Denosumab

Trade Names: Prolia

Drug Class: Monoclonal antibody to RANK ligand

Preparations: 60 mg vial or prefilled syringe for subcutaneous injection

Dose/Administration: 60 mg by subcutaneous injection every 6 months

Indications: Treatment of postmenopausal osteoporosis; to prevent bone loss in men receiving androgen deprivation therapy for prostate cancer, and women at high risk for fracture receiving aromatase inhibitors for breast cancer

Mechanism of Action: Monoclonal antibody that binds to RANK ligand blocking its interaction with RANK, a receptor on the osteoclast. This prevents osteoclast  formation and therefore decreased bone resorption.

Contraindications: Hypersensitivity, pregnancy, hypocalcemia

Precautions: A dental exam and preventive dental work should be performed before starting therapy; administer with calcium and vitamin D.  Xgeva is a high dose preparation of denosumab used to treat bone tumors – do  not confuse or use with Prolia. Correct hypocalcemia before therapy and monitor calcium if at risk for hypocalcemia.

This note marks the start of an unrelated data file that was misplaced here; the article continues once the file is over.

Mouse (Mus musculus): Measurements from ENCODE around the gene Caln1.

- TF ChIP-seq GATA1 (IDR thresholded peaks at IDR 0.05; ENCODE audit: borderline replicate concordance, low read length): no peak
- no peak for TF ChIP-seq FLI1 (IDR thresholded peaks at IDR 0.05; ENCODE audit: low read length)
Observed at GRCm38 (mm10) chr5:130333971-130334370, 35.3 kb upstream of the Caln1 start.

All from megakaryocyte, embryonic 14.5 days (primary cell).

Pregnancy Risk: X, based on animal studies may cause fetal harm; Amgen has  a pregnancy surveillance program for women who fall pregnant on denosumab.

Adverse Effects
Common: Back pain, musculoskeletal pain, anemia, rash, infections
Uncommon:  Hypocalcemia, atypical subtrochanteric femur fractures, osteonecrosis of the jaw, pancreatitis

Drug Interactions: Other immunosuppressants may increase risk of infection; monoclonal antibodies have few drug-drug interactions

Patient Instructions: May increase risk of infections; keep good dental hygiene

Comments: Supplemental calcium and vitamin D are usually co-administered. The optimal duration of treatment is uncertain.

Clinical Pharmacology:  Elimination half-life is 25 days

Adapted from: RheumaKnowledgy